A hot work permit should only be authorized after all combustible materials have been removed at least 35 feet. Potentially some items may not be removed due to size and weight. The hot work operator can protect these combustible items by using welding blankets, curtains and pads that are listed and approved. Many of these items are listed by ANSI/FM 4950 American National Standard for Evaluating Welding Pads, Welding Blankets and Welding Curtains for Hot Work Operations. Check the item's tag for details.

Even with these additional safeguards, a dedicated fire watch will be needed. Part of the fire watch's job is to look for fires in the incipient stage and prepare to extinguish it quickly or call for help. The fire watch also looks where slag and sparks are flying, since the hot work operator is focusing on the task at hand. The fire watch should have a fully charged fire extinguisher and be trained in all the site's emergency procedures. They should also have the authority to stop the project if unsafe conditions develop. The fire watch is also a dedicated responsibility that extends for at least 30 minutes after hot work completion. Some site-specific areas may require more than one fire watch due to plant configuration. The fire watch must be able to monitor where all the slag or sparks are going. Such situations could be on an elevated platform with slag or sparks falling to a lower floor.

One of the PAI issuer's jobs is also to ensure a false plant evacuation doesn't occur. Depending on where the hot work is taking place, air handlers, smoke detectors and other fire detection equipment may need to be isolated to ensure the fire detection system doesn't go off due to the work being performed. If previous plant evacuations have resulted in a "boy who cried wolf" scenario, regardless of the emergency alarm, employees will soon always try to determine if the evacuation is warranted before evacuating-a dangerous mindset that can creep into the workplace if false evacuations occur. If the hot work is close to fire sprinkler heads, then they must be protected from contact (either incidental or from the heat created from hot work). Physical barriers and even wet rags can help.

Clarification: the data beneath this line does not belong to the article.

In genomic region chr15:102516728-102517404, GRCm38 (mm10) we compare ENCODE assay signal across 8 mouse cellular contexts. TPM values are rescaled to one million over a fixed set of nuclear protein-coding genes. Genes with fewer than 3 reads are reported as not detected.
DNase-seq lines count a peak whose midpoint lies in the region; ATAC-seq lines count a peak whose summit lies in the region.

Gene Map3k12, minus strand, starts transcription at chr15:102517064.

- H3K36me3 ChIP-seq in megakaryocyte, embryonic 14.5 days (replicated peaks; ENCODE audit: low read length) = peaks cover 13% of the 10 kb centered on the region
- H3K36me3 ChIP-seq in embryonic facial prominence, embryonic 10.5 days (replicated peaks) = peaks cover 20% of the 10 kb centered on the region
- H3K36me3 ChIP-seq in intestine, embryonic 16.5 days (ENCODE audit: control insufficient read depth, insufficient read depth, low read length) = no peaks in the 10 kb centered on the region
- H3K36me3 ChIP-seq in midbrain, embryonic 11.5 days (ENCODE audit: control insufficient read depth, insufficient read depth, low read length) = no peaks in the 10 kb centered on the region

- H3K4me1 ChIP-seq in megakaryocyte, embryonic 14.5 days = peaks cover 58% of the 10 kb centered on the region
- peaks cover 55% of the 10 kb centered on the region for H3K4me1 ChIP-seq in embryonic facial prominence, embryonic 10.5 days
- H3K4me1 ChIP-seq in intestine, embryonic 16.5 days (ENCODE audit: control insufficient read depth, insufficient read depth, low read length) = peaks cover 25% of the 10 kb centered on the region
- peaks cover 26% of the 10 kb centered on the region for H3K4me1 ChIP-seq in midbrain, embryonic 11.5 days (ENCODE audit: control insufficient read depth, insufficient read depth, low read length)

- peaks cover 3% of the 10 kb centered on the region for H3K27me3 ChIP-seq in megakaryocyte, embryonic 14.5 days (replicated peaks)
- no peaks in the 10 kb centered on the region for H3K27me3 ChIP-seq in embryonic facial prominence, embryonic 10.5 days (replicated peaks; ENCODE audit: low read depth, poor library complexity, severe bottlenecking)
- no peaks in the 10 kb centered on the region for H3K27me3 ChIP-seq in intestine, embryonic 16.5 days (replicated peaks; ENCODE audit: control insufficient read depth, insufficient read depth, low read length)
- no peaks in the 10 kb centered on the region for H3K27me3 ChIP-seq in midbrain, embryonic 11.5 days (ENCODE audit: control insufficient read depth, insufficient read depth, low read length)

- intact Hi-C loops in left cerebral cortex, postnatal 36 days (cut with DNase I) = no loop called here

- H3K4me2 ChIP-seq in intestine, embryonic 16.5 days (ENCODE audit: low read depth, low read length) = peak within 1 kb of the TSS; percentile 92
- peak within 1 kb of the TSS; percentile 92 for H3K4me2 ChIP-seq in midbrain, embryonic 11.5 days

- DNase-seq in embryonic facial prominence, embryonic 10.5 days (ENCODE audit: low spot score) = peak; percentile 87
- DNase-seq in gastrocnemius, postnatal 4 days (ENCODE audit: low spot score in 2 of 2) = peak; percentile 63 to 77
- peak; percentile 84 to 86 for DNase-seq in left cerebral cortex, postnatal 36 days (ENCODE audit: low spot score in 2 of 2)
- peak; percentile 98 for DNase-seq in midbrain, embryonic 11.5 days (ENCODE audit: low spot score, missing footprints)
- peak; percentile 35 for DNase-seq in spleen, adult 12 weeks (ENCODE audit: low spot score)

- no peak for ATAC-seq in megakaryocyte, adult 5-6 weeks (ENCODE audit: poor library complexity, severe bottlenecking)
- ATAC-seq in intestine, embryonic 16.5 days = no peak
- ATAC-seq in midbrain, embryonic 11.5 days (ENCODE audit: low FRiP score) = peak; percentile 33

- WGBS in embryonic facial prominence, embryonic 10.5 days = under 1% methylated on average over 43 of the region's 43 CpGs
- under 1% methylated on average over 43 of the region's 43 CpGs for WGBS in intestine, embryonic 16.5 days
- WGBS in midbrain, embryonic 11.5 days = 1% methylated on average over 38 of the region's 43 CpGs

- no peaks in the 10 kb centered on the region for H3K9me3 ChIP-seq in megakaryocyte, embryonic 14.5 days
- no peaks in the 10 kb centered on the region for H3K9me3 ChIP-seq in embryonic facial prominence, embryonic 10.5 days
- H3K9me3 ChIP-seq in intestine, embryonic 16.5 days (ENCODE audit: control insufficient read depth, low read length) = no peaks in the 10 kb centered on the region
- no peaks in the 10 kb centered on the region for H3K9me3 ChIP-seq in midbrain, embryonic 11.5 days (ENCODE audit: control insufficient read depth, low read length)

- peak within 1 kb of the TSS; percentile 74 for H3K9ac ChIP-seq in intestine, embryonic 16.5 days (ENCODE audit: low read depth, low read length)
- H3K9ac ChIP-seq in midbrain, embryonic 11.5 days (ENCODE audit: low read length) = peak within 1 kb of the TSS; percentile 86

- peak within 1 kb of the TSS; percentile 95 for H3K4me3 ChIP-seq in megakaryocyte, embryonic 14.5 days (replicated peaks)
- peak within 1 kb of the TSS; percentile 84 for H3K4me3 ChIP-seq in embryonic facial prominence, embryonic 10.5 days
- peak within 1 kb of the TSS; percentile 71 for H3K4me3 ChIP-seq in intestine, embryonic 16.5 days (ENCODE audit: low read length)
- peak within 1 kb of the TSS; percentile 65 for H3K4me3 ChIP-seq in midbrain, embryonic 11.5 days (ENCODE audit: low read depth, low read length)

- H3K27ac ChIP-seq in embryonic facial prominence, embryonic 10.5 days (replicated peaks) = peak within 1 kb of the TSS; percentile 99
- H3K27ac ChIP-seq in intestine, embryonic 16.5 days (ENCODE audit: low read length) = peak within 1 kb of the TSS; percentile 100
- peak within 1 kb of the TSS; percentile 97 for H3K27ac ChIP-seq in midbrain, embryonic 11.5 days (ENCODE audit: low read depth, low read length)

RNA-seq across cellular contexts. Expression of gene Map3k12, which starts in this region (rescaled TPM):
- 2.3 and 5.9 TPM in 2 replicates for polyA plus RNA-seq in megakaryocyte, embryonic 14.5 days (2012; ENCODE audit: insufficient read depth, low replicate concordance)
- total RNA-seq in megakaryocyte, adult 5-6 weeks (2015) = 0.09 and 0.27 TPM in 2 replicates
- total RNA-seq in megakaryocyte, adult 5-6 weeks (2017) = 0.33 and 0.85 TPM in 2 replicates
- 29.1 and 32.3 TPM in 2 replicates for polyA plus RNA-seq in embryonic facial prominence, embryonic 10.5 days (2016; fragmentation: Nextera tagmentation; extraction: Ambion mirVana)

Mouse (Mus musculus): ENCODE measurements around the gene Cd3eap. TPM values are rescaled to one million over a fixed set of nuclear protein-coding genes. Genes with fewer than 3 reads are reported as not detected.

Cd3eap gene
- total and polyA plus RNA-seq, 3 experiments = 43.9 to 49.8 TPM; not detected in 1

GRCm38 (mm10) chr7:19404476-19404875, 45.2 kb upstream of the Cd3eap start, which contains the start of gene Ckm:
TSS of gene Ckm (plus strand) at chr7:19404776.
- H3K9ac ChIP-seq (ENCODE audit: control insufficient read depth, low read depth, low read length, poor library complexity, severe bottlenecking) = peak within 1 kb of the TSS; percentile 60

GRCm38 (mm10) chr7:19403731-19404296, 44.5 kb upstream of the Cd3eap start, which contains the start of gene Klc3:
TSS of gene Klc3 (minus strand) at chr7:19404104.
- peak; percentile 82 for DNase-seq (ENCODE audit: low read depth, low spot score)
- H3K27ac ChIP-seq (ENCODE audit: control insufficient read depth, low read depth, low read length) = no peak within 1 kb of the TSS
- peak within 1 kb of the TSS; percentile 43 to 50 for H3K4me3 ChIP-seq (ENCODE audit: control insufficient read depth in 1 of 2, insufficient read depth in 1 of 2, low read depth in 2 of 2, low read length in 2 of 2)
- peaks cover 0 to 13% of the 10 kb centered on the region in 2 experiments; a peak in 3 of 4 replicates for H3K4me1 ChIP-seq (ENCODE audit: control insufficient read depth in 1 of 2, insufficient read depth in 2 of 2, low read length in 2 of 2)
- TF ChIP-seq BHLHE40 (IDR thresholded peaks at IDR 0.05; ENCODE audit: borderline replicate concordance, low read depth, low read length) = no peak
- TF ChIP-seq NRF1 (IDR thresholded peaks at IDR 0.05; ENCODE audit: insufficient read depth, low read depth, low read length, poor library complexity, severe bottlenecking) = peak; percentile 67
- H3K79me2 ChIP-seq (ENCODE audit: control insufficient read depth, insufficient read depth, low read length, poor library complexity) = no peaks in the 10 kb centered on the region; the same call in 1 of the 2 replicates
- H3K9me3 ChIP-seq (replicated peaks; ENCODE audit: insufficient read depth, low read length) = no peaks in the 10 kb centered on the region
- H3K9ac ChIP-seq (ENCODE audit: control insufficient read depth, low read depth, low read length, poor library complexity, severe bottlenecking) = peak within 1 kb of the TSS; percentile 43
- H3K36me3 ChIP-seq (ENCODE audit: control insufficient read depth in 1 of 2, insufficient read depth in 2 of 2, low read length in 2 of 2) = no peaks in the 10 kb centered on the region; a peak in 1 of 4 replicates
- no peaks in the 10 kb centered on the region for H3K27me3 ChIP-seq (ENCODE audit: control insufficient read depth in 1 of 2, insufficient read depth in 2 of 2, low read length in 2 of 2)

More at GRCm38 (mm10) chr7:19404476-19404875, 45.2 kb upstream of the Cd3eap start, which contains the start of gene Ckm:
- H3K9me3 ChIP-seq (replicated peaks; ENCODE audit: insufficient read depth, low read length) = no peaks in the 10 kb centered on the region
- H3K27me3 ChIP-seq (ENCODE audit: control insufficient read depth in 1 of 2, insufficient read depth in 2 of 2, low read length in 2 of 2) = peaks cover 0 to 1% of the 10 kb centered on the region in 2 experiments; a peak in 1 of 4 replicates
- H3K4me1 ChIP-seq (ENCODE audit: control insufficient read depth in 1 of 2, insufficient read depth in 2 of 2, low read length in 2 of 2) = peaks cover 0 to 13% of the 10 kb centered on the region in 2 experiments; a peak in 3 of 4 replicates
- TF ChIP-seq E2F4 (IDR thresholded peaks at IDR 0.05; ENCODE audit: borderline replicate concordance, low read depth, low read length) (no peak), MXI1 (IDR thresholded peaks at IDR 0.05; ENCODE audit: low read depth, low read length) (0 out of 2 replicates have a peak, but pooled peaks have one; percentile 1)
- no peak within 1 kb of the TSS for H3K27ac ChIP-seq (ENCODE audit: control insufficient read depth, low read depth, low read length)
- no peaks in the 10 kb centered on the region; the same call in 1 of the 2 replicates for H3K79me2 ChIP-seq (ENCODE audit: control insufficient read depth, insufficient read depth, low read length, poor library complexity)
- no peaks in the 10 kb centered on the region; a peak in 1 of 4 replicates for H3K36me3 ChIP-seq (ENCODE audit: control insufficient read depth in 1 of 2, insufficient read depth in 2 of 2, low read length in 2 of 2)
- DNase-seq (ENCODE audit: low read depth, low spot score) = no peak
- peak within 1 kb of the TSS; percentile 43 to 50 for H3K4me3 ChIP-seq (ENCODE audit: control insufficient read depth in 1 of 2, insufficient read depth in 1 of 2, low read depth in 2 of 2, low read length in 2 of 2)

A hot work permit system can be a standalone system or integrated into a larger system of work permits including confined spaces and lockout/tagout of machinery and process equipment. There are also paperless systems in place where the open and cancelled hot work permits are archived and help assist the company in future fine-tuning of the hot work program. Whatever hot work permit system the plant uses, it must be user-friendly. This way, employees better understand it and potential liabilities for not following the system. A user-friendly system will also help with program acceptance if it is still in the development phase and must still be rolled out to employees. As with anything new, there will be some learning required and a little uncertainty upon initial roll out.

If the hot work permit system is part of a larger permit system, this will help employees identify all the potential areas and items that may need to be locked out as well as the requirements for confined space entry or the purging and breaking of any process lines. Accidents and incidents not associated with hot work can also occur if items are not placed out of service correctly to have maintenance performed on them.

There is a general trend toward outsourcing any specialized maintenance work, especially for plants that don't have personnel with the necessary skills, or all the required personal protective equipment and an area for proper bottled gas storage. Any contractors being brought onto the property should be vetted for their ability to complete the job safely and adequate insurance coverage, and their safety procedures and plans should be reviewed. Part of the contractor selection process should be a project meeting to discuss the job's scope, along with covering specific work procedures and permits to be used. The plant should ensure its hot work permit system is used unless the contractor can prove a greater degree of safety by using his own hot work program. The lowest bid or price does not always ensure a smooth, accident- or fire-free project. Proper planning and coordination are the keys.


References:

-NFPA 51B Standard for Fire Prevention During Welding, Cutting and Other Hot Work; 2009 Edition-reprinted with permission from NFPA 51B, Fire Prevention during Welding, Cutting, and other Hot Work 2008, National Fire Protection Association. This reprinted material is not the complete and official position of the NFPA on the referenced subject, which is represented only by the standard in its entirety.

-OSHA 29 CFR1910.252, Welding, Cutting and Brazing

David Ayers is the principal consultant at Applied Safety Management. Reach him at (443) 896-7540 or david.ayers@appliedsafetymanagement.com.